Louisiana Gov. Bobby Jindal forcefully rejected Mitt Romney’s claim that he lost because of President Barack Obama’s “gifts” to minorities and young voters.
Asked about the failed GOP nominee’s reported comments on a conference call with donors earlier Wednesday, the incoming chairman of the Republican Governors Association became visibly agitated.
“No, I think that’s absolutely wrong,” he said at a press conference that opened the RGA’s post-election meeting here. “Two points on that: One, we have got to stop dividing the American voters. We need to go after 100 percent of the votes, not 53 percent. We need to go after every single vote.
“And, secondly, we need to continue to show how our policies help every voter out there achieve the American Dream, which is to be in the middle class, which is to be able to give their children an opportunity to be able to get a great education. … So, I absolutely reject that notion, that description. I think that’s absolutely wrong.”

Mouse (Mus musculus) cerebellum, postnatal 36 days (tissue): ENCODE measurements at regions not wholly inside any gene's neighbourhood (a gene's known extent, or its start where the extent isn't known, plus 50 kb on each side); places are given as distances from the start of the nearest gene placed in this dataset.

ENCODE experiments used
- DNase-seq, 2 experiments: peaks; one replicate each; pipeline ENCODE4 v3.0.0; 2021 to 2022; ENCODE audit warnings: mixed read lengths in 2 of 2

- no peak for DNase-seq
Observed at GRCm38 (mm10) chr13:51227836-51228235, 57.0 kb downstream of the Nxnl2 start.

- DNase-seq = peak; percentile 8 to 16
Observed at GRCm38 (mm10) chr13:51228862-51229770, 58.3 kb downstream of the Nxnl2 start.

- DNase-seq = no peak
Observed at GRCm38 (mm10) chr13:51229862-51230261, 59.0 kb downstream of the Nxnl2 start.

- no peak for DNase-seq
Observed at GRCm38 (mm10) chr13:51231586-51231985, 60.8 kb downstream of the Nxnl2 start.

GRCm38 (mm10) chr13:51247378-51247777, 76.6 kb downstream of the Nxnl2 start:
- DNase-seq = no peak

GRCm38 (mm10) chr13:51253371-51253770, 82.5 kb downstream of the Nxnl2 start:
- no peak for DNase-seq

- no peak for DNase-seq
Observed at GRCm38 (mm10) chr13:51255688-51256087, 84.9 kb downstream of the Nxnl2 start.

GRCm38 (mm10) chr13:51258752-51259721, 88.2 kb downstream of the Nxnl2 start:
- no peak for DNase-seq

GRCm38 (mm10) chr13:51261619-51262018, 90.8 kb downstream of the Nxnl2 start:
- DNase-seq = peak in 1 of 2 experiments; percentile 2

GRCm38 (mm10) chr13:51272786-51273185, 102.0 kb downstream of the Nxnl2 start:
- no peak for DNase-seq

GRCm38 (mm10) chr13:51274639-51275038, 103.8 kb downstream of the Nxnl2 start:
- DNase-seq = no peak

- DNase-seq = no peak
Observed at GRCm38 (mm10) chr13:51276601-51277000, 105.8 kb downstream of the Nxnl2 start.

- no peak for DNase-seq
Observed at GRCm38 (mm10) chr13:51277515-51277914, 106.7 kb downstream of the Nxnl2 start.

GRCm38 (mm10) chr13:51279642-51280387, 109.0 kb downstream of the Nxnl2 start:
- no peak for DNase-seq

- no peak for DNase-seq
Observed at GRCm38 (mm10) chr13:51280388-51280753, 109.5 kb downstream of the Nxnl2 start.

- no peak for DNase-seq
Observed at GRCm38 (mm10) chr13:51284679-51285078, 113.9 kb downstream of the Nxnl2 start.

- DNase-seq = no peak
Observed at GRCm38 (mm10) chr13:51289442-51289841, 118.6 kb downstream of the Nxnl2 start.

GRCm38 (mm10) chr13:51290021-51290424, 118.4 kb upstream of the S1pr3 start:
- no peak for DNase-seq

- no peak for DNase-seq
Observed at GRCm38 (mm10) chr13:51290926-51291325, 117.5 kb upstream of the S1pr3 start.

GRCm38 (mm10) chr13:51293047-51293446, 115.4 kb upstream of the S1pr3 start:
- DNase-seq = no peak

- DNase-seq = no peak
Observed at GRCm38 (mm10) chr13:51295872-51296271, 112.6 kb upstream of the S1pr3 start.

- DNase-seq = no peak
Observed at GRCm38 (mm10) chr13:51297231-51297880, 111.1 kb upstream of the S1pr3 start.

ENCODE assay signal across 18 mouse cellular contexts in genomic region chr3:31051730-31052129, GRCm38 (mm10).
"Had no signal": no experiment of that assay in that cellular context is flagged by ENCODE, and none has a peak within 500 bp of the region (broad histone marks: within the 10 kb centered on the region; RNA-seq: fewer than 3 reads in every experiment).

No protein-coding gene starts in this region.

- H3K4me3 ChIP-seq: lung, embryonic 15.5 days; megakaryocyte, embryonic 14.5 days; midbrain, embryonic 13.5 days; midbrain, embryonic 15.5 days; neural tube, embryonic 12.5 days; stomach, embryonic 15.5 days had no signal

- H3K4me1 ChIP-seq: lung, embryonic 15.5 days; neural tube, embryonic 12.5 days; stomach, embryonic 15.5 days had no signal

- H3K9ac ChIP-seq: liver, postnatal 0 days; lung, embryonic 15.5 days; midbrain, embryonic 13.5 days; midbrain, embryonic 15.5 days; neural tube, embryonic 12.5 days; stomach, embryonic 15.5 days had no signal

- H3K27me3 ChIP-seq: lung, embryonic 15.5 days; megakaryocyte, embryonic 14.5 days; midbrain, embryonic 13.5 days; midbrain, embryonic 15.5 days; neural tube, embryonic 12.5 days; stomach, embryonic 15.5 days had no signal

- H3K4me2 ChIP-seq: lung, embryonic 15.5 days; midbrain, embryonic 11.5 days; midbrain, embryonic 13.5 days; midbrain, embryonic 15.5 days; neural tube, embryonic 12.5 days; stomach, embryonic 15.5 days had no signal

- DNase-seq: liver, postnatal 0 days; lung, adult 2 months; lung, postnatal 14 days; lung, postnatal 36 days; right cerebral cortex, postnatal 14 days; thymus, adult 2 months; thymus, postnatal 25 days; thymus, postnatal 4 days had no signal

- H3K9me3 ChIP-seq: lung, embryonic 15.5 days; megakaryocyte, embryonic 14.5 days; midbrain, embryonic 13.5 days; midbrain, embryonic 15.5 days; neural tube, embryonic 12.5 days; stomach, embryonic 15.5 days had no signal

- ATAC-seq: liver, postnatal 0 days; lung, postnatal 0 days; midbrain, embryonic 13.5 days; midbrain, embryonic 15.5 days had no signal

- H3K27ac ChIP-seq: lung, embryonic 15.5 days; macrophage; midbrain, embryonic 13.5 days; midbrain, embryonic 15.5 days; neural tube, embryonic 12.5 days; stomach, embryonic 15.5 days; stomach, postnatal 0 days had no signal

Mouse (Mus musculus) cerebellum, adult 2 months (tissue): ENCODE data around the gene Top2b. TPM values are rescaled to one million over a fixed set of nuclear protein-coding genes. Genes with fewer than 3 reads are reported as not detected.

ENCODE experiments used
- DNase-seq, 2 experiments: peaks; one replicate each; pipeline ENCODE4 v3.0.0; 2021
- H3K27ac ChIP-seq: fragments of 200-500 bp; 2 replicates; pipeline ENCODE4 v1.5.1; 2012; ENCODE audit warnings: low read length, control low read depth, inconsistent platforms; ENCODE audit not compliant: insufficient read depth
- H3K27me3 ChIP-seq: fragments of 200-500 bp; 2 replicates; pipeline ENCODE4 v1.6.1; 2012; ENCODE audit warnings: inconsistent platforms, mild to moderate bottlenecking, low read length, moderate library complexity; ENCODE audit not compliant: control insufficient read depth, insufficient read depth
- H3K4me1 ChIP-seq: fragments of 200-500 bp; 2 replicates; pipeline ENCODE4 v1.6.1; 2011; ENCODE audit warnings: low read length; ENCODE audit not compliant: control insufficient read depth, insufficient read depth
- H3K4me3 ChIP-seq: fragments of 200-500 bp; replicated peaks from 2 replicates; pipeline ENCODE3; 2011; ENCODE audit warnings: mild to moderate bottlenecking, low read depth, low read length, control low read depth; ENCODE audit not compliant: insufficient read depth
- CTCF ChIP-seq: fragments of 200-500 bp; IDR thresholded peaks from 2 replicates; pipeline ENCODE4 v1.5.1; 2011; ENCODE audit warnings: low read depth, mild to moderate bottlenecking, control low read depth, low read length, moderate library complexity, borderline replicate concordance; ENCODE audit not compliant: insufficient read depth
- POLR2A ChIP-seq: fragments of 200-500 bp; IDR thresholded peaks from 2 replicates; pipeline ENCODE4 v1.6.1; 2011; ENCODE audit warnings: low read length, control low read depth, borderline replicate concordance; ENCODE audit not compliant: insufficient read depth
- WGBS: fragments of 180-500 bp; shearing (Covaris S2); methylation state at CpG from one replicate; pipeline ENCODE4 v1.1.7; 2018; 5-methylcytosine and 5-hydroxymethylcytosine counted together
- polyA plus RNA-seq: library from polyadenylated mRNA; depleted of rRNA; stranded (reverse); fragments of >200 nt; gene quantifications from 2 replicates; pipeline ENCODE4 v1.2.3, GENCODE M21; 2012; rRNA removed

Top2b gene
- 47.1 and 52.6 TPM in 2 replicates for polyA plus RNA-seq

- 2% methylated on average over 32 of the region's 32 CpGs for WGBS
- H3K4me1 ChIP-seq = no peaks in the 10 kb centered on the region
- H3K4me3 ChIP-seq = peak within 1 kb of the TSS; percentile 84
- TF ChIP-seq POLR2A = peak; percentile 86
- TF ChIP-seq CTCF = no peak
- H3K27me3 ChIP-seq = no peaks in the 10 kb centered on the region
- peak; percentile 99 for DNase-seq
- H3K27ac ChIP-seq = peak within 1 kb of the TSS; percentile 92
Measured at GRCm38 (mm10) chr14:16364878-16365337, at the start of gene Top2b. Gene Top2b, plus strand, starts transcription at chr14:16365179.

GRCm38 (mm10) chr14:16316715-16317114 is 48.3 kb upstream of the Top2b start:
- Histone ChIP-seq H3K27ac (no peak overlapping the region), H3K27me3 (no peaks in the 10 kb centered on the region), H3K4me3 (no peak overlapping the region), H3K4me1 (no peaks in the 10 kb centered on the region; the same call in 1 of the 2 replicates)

What I don’t understand about Mitt Romney’s original claim is that if he’s right, Republicans should almost never win elections — because how often is the Republican candidate offering more “free stuff” than the Democratic candidate? Rarely. Yet Republicans often have won, because they are able to make a compelling case for their policies. But you have to make that case. Romney didn’t start talking about the middle class regularly, as far as I can recall, until the last months of the general election campaign. He didn’t talk about caring about 100 percent of the voters until his 47 percent remark went viral. And that mattered: In poll after poll, people thought Obama cared more about the middle class than Romney did.